"Yes. Teachers deal with a variety of mental health issues on a regular basis. Teachers need to be informed to identify students that are in need of help and have resources available to assist students and families." Todd Bloch, Sweat to Inspire
"A student's mental health sets the tone for their learning everyday. Recognizing the signs of distress and then communicating this distress to counselors, mental health professionals and family allows us to empower the students to get the help he or she needs to overcome their obstacles and put themselves back on a path to success." Patrick Waters, Woodshop Cowboy
“We had a suicide by a student in the last few years. It is a very painful and grief filled experience.” Garth, Teachers for Tomorrow
Teachers are already overburdened:
"I do not believe it should be required: Teachers are required to do many things: Take classes, attend PD, Online PD on Bulling (This touches on Suicide), teachers cover this content in health classes...and much more. I understand the need for it, but more requirements take time away from the students who need the support and encouragement from their teachers. Most teachers already learn how to deal with mental issues or have a building person who would address these concerns. I am not opposed to the training, if done as part of the school day (PD DAY)." Garth, Teachers for Tomorrow
Experts Weight in:
"Yes, suicide is preventable! Students who are suicidal typically have common risk factors and often display similar warning signs to their peers, parents or trusted school personnel. Thus, it is extremely important both that teachers know how to recognize these risks and signs, and that there be school-employed mental health professionals to whom these students can be referred." Stephen E. Brock, PhD, NCSP, LEP, President of the National Association of School Psychologists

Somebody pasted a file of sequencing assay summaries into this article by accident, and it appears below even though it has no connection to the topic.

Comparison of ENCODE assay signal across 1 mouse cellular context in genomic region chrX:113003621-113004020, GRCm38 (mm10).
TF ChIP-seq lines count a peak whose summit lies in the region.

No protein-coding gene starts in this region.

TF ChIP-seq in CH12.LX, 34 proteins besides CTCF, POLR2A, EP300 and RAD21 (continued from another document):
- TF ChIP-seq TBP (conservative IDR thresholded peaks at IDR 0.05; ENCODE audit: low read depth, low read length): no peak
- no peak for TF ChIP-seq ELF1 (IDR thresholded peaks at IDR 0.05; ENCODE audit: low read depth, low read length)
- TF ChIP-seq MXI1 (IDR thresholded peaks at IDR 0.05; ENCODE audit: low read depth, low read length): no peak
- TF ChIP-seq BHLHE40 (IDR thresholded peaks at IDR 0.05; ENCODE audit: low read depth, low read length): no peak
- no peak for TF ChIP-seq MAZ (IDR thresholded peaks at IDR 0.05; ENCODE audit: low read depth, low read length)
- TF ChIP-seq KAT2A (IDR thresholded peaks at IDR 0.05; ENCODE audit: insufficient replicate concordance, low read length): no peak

"Mental health challenges are significant barriers to student engagement and learning. With quality training, educators are better able to remove those barriers because they become equipped with classroom strategies that actually promote positive mental health. Training also improves educators’ skills in identifying those in need of additional mental health support. If we can more effectively connect these students early on with supports from school-based mental health professionals, we will prevent life-threatening behaviors, remove barriers to learning, and keep students positively engaged in school." Troy Loker, Ph.D., President of the Florida Association of School Psychologists (FASP)
"Students need to be taught that suicide is not a normal response to stress, but rather a preventable tragedy that often occurs as a result of untreated depression. It is important for educators to have mental health training and to provide evidence-based mental health programming to students. Students need to learn to identify symptoms of depression, suicidality and self-injury in themselves and their peers. Also, mental health education for students should include a help-seeking component so they know to reach out to a trusted adult." Michelle Holmberg, Director of Programs, Screening for Mental Health, Inc.
What do you think? Leave us a comment and let us know!
And do you value yourself as an education expert and want to become a Teach100 Mentor? Submit your blog to the Teach100 and sign up for our monthly survey and newsletter: